Young people in the UK who do not have access to political learning in school are less likely to become politically engaged and to vote according to new research by a Roehampton professor.
Posted: 3 October 2017
Professor Bryony Hoskins from the Department of Social Sciences has measured the effect of methods and processes in schools that teach political activities to students and the extent of their effectiveness for different social groups. Activities include student participation in student councils, school debates, class discussions and citizenship education lessons.
The research showed that the groups of students in England between the ages of eleven and sixteen who participate less in political activities run by the school are usually the socioeconomically less advantaged. The key finding is that, in contrast to student councils and political debates, classes in citizenship education are equally accessible by all social groups and that this learning experience is a more effective method for teaching political engagement for students from less advantaged backgrounds.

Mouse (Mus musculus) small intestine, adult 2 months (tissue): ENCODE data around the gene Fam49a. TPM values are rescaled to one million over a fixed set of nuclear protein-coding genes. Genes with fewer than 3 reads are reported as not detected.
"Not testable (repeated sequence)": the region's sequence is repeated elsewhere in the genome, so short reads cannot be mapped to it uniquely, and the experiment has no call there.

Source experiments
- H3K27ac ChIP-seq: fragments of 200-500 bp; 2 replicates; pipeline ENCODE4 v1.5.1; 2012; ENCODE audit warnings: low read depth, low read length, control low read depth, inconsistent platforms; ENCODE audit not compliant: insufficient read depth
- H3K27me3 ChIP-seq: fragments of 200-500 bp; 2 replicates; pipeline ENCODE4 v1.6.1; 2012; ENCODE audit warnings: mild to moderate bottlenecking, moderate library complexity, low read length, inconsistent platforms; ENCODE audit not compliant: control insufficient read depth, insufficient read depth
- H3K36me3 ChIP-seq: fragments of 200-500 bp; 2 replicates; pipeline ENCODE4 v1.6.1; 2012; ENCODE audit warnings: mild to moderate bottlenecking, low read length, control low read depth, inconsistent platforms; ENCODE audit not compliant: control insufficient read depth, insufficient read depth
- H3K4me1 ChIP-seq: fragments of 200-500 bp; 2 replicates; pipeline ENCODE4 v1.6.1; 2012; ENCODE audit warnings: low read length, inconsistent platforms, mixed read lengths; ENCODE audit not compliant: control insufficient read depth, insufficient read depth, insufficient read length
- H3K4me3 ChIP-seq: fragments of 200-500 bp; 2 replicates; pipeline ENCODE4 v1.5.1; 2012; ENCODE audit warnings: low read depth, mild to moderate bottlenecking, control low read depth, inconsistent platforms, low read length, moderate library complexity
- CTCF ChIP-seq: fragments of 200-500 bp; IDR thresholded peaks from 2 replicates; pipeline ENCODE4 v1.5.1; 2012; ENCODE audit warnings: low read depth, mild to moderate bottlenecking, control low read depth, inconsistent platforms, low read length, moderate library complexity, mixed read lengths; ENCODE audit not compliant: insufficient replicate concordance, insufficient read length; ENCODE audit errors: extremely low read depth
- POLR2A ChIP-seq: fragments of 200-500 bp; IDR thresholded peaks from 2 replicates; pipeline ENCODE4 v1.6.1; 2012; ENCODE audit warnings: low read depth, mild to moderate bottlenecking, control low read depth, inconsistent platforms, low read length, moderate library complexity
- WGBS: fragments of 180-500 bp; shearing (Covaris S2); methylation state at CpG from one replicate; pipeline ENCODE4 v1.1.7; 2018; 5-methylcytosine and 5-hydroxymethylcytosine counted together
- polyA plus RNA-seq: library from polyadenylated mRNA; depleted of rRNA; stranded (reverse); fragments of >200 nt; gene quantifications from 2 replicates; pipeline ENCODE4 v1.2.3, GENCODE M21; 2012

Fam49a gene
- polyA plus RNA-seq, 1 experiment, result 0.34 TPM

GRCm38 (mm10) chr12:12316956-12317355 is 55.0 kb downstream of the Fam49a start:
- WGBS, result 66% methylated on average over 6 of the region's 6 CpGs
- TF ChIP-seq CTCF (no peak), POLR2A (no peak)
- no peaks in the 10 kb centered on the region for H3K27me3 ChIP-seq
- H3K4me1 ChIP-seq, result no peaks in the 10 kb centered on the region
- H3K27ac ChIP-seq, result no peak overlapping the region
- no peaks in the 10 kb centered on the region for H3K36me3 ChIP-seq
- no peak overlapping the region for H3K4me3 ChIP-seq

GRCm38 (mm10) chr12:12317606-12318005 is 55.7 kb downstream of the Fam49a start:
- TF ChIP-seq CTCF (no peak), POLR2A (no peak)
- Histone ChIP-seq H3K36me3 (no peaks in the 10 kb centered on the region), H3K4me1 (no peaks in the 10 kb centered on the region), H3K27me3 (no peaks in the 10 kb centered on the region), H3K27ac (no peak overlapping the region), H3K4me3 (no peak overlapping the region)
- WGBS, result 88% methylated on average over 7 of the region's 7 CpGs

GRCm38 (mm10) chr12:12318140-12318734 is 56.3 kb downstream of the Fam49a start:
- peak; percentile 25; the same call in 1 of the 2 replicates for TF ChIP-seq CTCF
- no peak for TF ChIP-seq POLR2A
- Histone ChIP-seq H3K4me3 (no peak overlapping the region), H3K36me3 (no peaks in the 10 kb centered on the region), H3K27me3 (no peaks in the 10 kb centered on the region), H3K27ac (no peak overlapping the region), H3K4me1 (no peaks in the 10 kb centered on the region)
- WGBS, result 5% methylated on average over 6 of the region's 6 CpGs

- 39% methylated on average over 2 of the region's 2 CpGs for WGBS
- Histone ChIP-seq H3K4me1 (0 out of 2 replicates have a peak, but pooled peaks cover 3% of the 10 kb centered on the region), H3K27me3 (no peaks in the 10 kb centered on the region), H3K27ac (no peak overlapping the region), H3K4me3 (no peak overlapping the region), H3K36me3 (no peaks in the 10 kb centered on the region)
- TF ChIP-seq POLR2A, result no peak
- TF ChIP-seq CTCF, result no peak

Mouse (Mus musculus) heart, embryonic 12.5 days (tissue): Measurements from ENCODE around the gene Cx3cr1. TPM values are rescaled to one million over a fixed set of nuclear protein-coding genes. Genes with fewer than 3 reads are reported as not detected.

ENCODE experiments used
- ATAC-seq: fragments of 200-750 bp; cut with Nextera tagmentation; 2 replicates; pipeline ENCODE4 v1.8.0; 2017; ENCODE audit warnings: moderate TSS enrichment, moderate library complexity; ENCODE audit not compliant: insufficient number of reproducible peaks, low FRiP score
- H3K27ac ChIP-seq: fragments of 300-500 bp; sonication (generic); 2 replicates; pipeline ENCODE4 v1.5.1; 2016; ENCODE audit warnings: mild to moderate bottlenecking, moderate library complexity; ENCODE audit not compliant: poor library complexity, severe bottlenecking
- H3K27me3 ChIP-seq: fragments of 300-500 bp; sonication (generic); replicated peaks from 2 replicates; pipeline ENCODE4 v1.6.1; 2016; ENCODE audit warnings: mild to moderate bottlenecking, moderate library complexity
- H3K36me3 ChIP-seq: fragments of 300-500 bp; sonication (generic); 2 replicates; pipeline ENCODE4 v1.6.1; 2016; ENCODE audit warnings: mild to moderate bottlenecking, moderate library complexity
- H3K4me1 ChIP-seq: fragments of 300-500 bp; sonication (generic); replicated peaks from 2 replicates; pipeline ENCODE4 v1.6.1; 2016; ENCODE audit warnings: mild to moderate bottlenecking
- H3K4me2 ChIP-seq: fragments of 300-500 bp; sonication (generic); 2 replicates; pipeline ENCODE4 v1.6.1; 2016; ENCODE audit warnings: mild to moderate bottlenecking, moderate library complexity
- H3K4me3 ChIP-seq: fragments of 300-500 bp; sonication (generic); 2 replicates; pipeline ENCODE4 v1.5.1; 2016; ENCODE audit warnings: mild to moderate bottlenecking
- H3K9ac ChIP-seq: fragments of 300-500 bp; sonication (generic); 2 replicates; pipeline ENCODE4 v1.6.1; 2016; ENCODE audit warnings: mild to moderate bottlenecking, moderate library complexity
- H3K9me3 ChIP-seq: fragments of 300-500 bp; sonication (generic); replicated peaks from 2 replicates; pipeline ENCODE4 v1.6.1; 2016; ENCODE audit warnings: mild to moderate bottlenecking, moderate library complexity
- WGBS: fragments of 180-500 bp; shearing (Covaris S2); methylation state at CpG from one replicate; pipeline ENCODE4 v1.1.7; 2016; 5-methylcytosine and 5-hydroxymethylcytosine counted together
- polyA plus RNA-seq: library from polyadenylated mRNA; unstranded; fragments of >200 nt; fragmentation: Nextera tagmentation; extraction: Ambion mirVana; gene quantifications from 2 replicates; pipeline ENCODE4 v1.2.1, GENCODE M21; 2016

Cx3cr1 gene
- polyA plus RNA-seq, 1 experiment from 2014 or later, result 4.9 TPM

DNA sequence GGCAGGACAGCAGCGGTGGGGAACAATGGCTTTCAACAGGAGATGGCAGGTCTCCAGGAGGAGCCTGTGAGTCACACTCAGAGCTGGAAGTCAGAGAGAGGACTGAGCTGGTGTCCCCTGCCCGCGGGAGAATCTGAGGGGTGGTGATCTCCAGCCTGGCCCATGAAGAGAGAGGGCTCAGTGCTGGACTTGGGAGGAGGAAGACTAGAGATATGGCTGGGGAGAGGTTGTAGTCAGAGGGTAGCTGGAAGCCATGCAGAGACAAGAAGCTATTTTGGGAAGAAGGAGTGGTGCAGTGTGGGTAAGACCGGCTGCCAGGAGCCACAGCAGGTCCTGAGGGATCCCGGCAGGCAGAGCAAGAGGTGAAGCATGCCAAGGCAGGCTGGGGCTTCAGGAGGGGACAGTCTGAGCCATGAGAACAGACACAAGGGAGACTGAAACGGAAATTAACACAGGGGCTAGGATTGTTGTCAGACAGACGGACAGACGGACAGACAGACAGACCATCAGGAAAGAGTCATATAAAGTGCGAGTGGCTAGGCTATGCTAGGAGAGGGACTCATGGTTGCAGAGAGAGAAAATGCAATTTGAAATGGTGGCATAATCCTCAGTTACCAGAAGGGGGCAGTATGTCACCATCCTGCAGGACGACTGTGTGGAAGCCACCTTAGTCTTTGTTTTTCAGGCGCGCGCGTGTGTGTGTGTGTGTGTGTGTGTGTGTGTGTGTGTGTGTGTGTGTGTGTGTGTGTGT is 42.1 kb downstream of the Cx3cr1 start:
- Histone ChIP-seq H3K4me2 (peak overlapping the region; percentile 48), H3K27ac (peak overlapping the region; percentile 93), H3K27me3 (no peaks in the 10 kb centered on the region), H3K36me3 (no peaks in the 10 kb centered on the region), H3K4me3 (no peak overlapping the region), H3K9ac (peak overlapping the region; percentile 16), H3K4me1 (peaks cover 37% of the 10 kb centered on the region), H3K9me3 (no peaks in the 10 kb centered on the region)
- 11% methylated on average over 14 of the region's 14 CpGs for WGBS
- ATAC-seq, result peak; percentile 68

Her findings have been published in a paper co-authored with Dr Jan Germen Janmaat and Dr Gabriella Melis in the journal Social Science Research.
In her paper, Tackling inequalities in political socialisation: A Systematic analysis of Access to and Mitigation Effects of Learning Citizenship Bryony Hoskinsmade the following recommendations:
Bryony Hoskins said “To support young people to vote, schools need to provide all UK students with the same opportunities for political learning. By encouraging all young people to make up their own minds and participate in political activities at school, it will enable students to become politically engaged no matter what their background.”
The Department of Social Sciences is rated one of the best in the UK for impact of its Social Sciences research (REF 2014).
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